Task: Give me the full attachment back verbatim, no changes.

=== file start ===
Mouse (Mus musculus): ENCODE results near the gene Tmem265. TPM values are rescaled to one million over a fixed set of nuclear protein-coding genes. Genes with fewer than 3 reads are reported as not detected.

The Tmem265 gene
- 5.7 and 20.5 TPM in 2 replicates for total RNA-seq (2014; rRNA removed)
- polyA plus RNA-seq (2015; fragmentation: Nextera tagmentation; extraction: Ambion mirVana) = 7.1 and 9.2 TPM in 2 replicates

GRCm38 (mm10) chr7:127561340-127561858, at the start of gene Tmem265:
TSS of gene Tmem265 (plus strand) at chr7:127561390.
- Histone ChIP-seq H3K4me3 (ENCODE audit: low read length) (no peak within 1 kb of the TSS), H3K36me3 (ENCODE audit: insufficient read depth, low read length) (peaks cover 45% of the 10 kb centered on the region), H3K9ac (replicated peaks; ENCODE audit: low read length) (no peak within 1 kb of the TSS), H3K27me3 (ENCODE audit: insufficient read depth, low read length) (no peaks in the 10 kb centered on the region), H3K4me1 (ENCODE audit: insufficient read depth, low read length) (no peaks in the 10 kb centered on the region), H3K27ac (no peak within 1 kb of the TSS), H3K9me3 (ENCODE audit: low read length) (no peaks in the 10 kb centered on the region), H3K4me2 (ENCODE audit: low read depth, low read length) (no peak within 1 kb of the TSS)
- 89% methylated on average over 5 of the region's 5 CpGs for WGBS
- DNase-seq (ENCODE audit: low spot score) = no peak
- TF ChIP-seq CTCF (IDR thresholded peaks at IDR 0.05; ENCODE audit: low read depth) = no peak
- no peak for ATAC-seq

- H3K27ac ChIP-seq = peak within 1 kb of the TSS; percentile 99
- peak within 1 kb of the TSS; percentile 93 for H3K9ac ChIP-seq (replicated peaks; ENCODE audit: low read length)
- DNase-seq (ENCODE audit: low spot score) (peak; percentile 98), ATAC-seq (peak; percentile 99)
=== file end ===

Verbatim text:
Mouse (Mus musculus): ENCODE results near the gene Tmem265. TPM values are rescaled to one million over a fixed set of nuclear protein-coding genes. Genes with fewer than 3 reads are reported as not detected.

The Tmem265 gene
- 5.7 and 20.5 TPM in 2 replicates for total RNA-seq (2014; rRNA removed)
- polyA plus RNA-seq (2015; fragmentation: Nextera tagmentation; extraction: Ambion mirVana) = 7.1 and 9.2 TPM in 2 replicates

GRCm38 (mm10) chr7:127561340-127561858, at the start of gene Tmem265:
TSS of gene Tmem265 (plus strand) at chr7:127561390.
- Histone ChIP-seq H3K4me3 (ENCODE audit: low read length) (no peak within 1 kb of the TSS), H3K36me3 (ENCODE audit: insufficient read depth, low read length) (peaks cover 45% of the 10 kb centered on the region), H3K9ac (replicated peaks; ENCODE audit: low read length) (no peak within 1 kb of the TSS), H3K27me3 (ENCODE audit: insufficient read depth, low read length) (no peaks in the 10 kb centered on the region), H3K4me1 (ENCODE audit: insufficient read depth, low read length) (no peaks in the 10 kb centered on the region), H3K27ac (no peak within 1 kb of the TSS), H3K9me3 (ENCODE audit: low read length) (no peaks in the 10 kb centered on the region), H3K4me2 (ENCODE audit: low read depth, low read length) (no peak within 1 kb of the TSS)
- 89% methylated on average over 5 of the region's 5 CpGs for WGBS
- DNase-seq (ENCODE audit: low spot score) = no peak
- TF ChIP-seq CTCF (IDR thresholded peaks at IDR 0.05; ENCODE audit: low read depth) = no peak
- no peak for ATAC-seq

- H3K27ac ChIP-seq = peak within 1 kb of the TSS; percentile 99
- peak within 1 kb of the TSS; percentile 93 for H3K9ac ChIP-seq (replicated peaks; ENCODE audit: low read length)
- DNase-seq (ENCODE audit: low spot score) (peak; percentile 98), ATAC-seq (peak; percentile 99)